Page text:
So I guess in some respects what I found in the landscape of Fife, like what I’ve found in Canadian landscapes, was me. That is, what I found was conditioned by what I was looking for, my expectations met or not met, my ability to move freely, the privileges and challenges of being there. I don’t think I am capable of any revelations regarding what is “really there,” even if such revelations are possible. Nor did I uncover some essential truth about myself, I think that ship has sailed. I encountered my limitations, but also my capacity for attention. And I did learn things, and change. I researched names and historic uses for plants, what happened in places, the mythology of landmarks. My experience of the place became palimpsestic and kind of hallucinatory. Maybe especially because I was alone in a little fishing village for five or six weeks at a time. 

You mentioned that you didn’t start writing poetry until your 30s – what brought you to it? 

Just reading it, really. But I didn’t grow up knowing it existed other than the obligatory Wordsworth we read in Grade 12 in my small rural Saskatchewan school. I’ve been a reader of short stories and novels ever since I can remember, as both my parents are readers, and there were always good books around. It’s clear to me now that I did some pretty age-inappropriate reading over the years, but I don’t remember being particularly shocked or upset by any of it. I do remember marveling in an unformed way at image, figurative language, at how a simple sentence can expand with implication, seem beautiful, how the mood of a story can follow one around for days. I remember being very curious as to how it worked. There didn’t seem to be anything to do with that curiosity, though. I had a brush with the sciences in one year of community college after high school, but it didn’t take, so I got my journalism diploma in a different community college in another small Alberta city. It was the only thing I could think of to do with writing. I worked as a newspaper reporter in Lethbridge, Alberta for three years before deciding to go to university to pursue an English degree. I was playing a little music by that time and met friends who were musicians and artists, and some of them were reading poetry and philosophy. It wasn’t really until the third year of my undergraduate degree, when I took a course in modern American poetry, that I found my early curiosities made new in poems and began to read anything I could get my hands on. Though I scratched down a few things in those years, I didn’t make any serious attempts until I began my master’s degree in English at the University of Victoria in British Columbia. Where, weirdly enough, I studied fiction and literary theory; but both have been crucial influences.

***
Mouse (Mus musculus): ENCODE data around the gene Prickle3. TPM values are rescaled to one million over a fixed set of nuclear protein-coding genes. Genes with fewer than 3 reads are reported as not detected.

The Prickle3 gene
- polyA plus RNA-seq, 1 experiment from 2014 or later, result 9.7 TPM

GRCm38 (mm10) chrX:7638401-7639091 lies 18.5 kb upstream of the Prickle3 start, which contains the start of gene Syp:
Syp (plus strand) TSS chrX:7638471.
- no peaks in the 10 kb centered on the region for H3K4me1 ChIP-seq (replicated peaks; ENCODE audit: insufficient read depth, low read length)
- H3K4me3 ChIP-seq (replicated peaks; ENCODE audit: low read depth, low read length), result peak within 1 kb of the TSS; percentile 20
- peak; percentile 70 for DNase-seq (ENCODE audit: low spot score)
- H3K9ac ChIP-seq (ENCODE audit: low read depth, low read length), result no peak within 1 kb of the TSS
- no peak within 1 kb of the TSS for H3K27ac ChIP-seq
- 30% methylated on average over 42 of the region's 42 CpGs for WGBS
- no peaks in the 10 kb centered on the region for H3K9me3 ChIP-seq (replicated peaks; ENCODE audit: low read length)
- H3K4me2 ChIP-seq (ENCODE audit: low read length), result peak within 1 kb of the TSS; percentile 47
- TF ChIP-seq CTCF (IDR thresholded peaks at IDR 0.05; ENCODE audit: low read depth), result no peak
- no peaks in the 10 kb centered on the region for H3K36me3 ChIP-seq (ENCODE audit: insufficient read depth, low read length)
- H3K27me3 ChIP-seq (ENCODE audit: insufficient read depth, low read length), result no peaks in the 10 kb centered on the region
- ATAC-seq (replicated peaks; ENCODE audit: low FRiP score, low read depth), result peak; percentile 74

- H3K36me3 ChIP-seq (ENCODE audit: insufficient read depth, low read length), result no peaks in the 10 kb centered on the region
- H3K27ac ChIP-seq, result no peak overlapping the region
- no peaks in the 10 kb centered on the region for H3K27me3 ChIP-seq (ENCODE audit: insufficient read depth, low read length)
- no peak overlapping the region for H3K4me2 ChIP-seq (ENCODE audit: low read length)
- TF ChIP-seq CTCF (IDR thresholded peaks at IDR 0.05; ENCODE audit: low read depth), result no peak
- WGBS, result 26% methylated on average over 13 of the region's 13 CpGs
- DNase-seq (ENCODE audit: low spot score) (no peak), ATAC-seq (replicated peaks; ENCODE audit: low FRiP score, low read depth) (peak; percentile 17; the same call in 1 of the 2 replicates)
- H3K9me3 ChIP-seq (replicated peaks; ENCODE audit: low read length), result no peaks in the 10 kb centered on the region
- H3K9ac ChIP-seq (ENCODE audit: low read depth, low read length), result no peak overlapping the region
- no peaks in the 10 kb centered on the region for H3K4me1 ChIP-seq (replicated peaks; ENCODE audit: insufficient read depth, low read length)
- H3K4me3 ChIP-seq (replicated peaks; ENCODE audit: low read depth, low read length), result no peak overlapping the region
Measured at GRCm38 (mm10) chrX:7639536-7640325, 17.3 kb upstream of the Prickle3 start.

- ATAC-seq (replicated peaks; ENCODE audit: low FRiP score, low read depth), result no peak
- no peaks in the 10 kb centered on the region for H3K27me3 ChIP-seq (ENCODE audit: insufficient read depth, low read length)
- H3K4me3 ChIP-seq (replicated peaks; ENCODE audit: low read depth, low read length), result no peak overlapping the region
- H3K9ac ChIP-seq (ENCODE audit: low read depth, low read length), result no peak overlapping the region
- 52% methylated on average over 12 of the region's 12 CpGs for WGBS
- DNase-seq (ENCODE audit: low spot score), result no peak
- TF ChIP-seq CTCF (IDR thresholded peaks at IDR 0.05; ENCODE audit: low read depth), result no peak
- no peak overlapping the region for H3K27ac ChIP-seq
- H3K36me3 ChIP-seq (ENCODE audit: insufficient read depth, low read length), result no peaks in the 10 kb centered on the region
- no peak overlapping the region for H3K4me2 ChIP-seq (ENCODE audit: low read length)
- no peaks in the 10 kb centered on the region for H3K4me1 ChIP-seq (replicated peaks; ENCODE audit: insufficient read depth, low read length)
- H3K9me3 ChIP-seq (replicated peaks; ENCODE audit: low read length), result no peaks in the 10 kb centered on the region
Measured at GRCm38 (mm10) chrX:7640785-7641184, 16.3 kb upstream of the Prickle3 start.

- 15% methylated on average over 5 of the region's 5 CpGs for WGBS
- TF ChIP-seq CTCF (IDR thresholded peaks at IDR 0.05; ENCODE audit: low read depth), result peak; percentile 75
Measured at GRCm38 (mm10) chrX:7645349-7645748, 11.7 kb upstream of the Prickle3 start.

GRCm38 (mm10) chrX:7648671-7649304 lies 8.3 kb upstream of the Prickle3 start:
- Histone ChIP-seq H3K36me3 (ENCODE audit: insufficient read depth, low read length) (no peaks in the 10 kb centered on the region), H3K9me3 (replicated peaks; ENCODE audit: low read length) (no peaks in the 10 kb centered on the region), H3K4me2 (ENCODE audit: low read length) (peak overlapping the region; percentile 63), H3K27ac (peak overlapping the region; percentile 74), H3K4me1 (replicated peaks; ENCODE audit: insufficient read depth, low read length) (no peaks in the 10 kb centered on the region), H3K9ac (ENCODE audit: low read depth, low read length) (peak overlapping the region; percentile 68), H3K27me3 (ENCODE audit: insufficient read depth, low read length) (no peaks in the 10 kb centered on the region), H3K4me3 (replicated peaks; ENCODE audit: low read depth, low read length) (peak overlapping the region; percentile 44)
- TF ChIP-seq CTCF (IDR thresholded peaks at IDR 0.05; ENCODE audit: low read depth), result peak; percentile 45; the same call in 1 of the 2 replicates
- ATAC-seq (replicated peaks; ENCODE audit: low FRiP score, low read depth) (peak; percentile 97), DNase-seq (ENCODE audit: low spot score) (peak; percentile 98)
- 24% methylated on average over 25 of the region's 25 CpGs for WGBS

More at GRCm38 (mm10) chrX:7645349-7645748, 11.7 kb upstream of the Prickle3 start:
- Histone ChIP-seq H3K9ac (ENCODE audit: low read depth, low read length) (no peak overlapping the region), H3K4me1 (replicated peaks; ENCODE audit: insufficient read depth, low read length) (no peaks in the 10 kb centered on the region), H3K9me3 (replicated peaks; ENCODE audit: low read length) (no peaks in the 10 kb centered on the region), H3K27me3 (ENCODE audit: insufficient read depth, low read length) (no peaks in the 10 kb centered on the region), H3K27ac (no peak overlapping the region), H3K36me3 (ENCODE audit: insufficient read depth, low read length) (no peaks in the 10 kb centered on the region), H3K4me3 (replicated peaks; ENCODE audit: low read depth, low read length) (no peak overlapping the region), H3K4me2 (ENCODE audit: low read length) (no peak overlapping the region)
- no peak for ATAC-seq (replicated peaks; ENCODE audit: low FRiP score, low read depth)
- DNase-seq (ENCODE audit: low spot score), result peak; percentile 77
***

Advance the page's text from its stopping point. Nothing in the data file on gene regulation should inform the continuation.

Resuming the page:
This might be a chicken-or-egg kind of question, but, do you feel that philosophy drives your poetry, or perhaps that poetic form drives philosophical exploration? In your poetics, does the philosophy find the poem, or does the poem find the philosophy?  

I don’t know that I can discern a direction the process typically follows, if it follows any direction, which I doubt. I can’t separate the two in my own imagination, but neither do I think them inseparable. A poem certainly doesn’t need to perform or refer to philosophical concepts or conceits, and philosophy doesn’t need to lend itself to being read as poetry. Do all poems enact philosophy in some sense? Does all art? Maybe. Going down this road I inevitably encounter the question of what philosophy even is. Whatever it is, it is an influence; but I don’t know that it’s any more or less of an influence than anything else I’ve read or experienced. All of it – from analytic philosophy and literary theory to jobs in a food court and cleaning rooms, from driving tractor on the farm to visual art, from solo road trips, experimental fiction, and weird motels to teaching, music, and the Christian mystics – is machined into the apparatus I use to perceive the world. This is by no means unusual. We all have our own lists, which are constantly added to. The hope is to incorporate new elements and be changed by them.